It is a hydrostatic machine. Meaning it's all run by hydraulic systems rather than axles and transmissions. (While I've had many lessons on the mechanics of all this, I won't embarrass myself by trying to explain it all here.) 

 

On the front of the machine there are bumpers that automate a halt should the machine run into anything. This is where I really started to see the vacuum robot analogy.  While this is very handy should the machine run into an unidentified object, it is also the last defence mechanism for the machine.  With the GPS and sensor technologies it is unlikely that the machine will run into things.  As I mentioned earlier, major obstacles within each field are programmed into the system before it ever begins working.  You wouldn't want to tear up a new machine! 

 One of the front bumpers.

One of the front bumpers.

 

In the middle of our tour a friendly face introduced himself as Andrew and shook hands with both Matthew and I before retreating to his office for a Skype meeting. I later learned that Andrew is the brains and operation of the entire project. Being a farmer with a background in sales of sorts, he and his wife came up with the idea to increase the efficiency of farming. The idea started with his frustrations of the recent farming trends that he calls “a race to see who can get the biggest and fastest equipment on the market.” But what Andrew is doing at Swarm Farms, is creating a machine that is one sixteenth of the weight of industry standard machines.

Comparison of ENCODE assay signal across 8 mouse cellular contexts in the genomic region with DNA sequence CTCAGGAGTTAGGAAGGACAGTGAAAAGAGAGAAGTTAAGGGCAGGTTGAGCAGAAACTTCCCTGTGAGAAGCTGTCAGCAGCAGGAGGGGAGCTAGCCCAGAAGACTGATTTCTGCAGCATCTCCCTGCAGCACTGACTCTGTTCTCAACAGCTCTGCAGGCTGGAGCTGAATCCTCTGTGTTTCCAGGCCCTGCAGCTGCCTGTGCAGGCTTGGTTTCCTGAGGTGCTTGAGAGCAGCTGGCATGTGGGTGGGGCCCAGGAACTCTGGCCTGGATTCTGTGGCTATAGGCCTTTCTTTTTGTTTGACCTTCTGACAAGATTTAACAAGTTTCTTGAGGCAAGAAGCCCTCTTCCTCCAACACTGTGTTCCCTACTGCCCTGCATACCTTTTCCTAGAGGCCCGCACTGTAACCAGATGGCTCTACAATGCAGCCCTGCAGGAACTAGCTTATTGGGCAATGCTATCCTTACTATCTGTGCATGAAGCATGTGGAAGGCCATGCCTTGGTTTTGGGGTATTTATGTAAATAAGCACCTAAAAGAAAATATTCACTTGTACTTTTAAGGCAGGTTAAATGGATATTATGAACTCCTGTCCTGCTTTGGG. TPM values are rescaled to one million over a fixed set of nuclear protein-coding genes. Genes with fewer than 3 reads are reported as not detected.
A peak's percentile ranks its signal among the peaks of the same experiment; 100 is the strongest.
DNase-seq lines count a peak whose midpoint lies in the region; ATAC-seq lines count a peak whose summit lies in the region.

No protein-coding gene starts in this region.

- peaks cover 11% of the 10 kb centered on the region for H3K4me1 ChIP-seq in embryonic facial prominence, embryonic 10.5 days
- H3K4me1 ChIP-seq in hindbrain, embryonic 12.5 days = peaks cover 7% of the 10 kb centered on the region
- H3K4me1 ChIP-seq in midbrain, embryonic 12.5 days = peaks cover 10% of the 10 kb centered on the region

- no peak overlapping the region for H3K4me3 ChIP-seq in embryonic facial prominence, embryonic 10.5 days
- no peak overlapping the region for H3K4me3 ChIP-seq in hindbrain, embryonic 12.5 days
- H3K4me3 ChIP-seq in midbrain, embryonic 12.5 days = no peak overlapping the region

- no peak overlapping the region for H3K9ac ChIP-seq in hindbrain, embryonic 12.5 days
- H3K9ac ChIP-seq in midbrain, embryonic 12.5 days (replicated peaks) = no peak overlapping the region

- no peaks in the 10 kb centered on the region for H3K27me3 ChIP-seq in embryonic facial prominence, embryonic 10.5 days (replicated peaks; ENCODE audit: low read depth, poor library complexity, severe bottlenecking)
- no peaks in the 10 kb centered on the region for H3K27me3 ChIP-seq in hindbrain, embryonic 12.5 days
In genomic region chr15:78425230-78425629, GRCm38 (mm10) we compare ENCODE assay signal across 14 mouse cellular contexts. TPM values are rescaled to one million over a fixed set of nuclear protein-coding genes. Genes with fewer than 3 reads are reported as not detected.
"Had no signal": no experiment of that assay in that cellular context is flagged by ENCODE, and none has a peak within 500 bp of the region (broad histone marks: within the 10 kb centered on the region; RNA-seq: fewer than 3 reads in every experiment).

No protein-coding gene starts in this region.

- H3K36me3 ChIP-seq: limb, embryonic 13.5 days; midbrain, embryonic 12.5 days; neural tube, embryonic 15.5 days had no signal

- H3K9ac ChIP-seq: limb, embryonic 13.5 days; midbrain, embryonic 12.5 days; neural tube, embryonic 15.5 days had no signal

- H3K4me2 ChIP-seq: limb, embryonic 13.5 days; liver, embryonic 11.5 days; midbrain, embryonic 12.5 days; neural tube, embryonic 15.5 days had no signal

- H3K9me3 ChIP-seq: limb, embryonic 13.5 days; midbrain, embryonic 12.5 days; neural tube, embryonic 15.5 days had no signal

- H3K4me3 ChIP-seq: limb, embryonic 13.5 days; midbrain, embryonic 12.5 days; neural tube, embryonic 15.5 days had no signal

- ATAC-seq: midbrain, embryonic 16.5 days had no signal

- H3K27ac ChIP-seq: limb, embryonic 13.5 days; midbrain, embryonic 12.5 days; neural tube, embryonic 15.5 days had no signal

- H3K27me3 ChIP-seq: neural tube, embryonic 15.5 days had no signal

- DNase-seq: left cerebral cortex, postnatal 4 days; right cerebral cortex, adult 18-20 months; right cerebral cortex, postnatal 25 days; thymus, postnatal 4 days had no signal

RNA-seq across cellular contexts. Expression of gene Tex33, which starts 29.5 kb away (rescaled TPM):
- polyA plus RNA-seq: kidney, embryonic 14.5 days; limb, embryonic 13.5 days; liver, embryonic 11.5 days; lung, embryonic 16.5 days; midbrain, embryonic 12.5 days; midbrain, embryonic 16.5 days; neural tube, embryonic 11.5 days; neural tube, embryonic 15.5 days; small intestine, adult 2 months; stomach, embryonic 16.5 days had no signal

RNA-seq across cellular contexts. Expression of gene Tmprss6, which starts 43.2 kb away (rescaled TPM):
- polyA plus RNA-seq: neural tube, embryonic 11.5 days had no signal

Because the robots are small and lightweight, they can do a more detailed and efficient job than the larger machines. The robots are also designed to run slowly and smoothly 24/7 so they can ensure high quality results. Andrew's vision is to bring the technology age where it hasn't quite gone yet—to the farm.

 

The commercial launch just began in March of this year and Neville, being the Director of Business Development, has been a huge part in getting the business off the ground. Grant, too, has been a major part of the developing. I learned his official title is “Mechatronics Engineer.” Talk about a great post-college gig!

 

As I tried to soak in the hugeness of this operation, I couldn't help but think how lucky I was to see the ground roots of this operation up close. I have no doubt that this is a very real future for agriculture. Investors in Japan and China have already shown interest in the technology and I will delight in the day that I see these robots swarm around Oklahoma.   

To learn more you can check out www.swarmfarm.com.